Michael Nutter says the President needs to realize that Americans aren't going to share his bizarre, egomaniacal view of the world and are not going to condone his attempts to bully people
He says it's time for the President to govern for all people, not just a fraction of them
Editor’s Note: Michael A. Nutter is the former mayor of Philadelphia, a CNN contributor and the David N. Dinkins Professor of Practice at Columbia University/SIPA. The opinions expressed in this commentary are his.
Dear President Trump, We know what you’re doing, we know why you’re doing it, and we will not tolerate it or normalize it.
You have mistakenly allowed yourself to think, and convinced your White House team of true believers, that Americans will adjust themselves to accept and conform to your bizarre behavior, your obsession with your greatness, your need to always be “right” no matter what you say, your ability to lie about or deny what you’ve said or not said even in the face of audio and/or video proof, your continued floating of conspiracy theories without presenting evidence, your abusive and aggressive tweeting AT people which sets your Twitter-troller followers into a frenzy to attack your critics.
We see all of these purposely hurtful, distracting and egomaniacal tactics for what they are – publicly available literature would indicate that you may apparently be displaying signs of malignant narcissism and narcissistic leadership .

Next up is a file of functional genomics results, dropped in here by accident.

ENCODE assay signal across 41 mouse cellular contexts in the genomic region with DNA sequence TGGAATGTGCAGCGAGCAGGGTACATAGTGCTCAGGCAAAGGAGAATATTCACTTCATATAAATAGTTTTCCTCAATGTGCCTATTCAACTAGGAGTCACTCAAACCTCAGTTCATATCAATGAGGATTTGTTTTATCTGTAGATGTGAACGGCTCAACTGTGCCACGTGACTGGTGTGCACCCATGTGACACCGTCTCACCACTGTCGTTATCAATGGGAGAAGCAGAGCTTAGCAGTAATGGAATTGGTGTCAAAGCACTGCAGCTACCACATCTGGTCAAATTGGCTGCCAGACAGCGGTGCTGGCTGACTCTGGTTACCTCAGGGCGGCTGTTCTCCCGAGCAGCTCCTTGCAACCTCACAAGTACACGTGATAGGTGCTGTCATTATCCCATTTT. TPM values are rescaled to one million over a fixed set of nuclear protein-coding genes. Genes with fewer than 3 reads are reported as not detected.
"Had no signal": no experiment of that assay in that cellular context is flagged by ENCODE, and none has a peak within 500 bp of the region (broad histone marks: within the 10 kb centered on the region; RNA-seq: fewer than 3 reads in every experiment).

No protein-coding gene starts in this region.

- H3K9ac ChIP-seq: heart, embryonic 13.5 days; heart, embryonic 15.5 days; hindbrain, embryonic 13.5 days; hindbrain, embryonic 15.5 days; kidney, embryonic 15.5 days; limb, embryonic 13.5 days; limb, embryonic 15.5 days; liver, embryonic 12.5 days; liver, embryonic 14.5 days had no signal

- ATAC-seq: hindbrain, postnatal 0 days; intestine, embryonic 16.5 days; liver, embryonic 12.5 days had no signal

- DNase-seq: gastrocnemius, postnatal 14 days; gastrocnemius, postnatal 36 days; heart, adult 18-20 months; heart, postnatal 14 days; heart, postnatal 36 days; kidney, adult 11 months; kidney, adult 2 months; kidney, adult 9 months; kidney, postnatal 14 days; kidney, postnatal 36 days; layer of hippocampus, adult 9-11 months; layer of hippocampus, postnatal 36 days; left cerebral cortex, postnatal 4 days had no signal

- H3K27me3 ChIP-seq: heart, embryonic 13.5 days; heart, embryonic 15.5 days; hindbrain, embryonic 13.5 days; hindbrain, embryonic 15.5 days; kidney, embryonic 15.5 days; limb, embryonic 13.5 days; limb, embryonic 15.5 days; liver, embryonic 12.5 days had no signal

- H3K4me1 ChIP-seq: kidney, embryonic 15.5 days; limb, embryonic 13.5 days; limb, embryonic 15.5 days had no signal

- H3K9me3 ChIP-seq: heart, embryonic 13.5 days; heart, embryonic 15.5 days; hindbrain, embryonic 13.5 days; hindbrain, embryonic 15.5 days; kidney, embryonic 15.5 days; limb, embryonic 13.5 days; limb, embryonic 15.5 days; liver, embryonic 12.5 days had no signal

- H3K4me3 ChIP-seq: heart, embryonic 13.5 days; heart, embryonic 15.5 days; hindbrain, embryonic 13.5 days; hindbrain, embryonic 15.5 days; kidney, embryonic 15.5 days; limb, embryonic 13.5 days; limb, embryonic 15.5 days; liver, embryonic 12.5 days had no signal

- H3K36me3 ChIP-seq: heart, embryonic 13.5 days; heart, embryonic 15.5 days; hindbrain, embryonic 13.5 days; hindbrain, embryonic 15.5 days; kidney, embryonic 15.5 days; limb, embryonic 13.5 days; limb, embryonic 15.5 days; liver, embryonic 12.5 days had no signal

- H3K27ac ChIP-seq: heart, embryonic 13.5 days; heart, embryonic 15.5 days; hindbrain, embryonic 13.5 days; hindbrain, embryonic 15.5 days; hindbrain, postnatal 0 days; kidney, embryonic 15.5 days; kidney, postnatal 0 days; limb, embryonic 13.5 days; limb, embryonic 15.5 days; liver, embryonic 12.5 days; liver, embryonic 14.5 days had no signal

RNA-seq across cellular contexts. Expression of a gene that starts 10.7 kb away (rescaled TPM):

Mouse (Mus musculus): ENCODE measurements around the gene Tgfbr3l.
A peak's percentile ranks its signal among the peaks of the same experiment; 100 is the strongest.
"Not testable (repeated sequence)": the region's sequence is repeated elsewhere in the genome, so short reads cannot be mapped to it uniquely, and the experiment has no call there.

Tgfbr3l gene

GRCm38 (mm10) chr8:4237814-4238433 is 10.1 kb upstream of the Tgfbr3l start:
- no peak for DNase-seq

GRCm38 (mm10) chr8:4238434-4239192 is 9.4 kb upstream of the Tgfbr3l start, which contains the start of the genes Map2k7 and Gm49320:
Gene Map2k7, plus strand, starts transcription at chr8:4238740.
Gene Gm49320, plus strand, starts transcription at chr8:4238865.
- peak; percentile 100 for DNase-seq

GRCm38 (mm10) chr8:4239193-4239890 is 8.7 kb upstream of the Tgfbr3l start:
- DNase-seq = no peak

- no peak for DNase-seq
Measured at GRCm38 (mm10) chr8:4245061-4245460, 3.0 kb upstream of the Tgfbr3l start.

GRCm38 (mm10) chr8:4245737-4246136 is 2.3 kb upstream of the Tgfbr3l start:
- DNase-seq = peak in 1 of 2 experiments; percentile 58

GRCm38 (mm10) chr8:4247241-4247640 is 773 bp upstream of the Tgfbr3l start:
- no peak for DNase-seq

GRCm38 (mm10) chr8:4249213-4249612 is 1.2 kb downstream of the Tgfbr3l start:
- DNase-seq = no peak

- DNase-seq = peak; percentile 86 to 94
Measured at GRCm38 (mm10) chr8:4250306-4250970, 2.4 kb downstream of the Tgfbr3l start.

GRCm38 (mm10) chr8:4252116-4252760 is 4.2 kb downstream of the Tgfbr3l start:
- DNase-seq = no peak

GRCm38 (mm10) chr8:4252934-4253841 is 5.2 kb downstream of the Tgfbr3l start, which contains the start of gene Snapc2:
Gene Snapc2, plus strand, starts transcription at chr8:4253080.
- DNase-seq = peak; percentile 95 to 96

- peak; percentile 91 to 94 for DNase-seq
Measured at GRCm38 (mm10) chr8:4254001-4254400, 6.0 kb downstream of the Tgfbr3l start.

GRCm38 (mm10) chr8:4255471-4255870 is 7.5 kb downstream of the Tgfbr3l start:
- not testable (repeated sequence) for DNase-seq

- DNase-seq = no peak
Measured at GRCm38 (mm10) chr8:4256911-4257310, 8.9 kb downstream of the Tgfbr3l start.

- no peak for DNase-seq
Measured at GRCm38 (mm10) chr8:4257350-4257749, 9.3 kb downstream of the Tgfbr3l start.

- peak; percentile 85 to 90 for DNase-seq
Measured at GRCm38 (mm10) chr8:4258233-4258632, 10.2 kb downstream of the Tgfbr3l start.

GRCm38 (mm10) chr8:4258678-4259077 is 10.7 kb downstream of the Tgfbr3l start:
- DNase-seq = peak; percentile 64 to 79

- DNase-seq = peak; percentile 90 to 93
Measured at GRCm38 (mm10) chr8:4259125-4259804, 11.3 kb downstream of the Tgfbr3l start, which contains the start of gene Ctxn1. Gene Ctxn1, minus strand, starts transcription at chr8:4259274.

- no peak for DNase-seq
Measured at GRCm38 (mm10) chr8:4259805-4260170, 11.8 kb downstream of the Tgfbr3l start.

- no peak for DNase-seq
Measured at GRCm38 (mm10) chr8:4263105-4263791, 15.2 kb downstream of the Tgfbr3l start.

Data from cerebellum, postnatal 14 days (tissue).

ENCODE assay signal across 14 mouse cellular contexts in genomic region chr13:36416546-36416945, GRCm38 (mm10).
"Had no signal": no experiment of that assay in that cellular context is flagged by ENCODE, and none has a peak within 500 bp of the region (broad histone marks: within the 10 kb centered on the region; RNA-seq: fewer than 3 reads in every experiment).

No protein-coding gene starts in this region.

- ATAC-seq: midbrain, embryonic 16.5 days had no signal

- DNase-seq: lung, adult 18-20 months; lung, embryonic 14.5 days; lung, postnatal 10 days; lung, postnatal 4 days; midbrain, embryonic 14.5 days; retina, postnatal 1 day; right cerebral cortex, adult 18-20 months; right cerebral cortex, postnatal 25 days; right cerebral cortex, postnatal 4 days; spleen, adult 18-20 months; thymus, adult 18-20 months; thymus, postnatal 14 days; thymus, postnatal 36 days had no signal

You will NOT be successful in trying to convince Americans, or any other world leaders for that matter, that somehow there is something “wrong” with the rest of us because we don’t see the world through your warped prism of “win/lose,” biggest, best-ever, largest, greatest, incredible, fantastic, first, only ever and “no one can do it like me.”
You expose your insecurities and embarrass yourself when you speak in this manner, and your behavior forces many people to examine you in an unflattering light. Your words and actions appear to be classic “projection” on your part, revealing the following personality traits:
Small, like when you argue about the size of your hands.
Petty, like your public humiliation of Mitt Romney.
Insecure, like how you take people around with you to clap and cheer for you.
Obsessed, like disrespectfully talking about inaugural crowd size at the CIA Memorial Wall.
Deceptive, like directing Sean Spicer to report false information or allowing Kellyanne Conway to use the term “alternative facts” to explain falsehoods, as if we’re living in the society of 1984’s Oceania.
Devoid of empathy, like your inability to seemingly understand the pain and anger you have inflicted by your words and actions on women, Muslims, Mexicans, African-Americans, disabled individuals, the LGBTQ community and many others.
The lesson many people have drawn from your behavior is that you are employing the technique of gaslighting, defined as manipulating someone “by psychological means into doubting their own sanity.”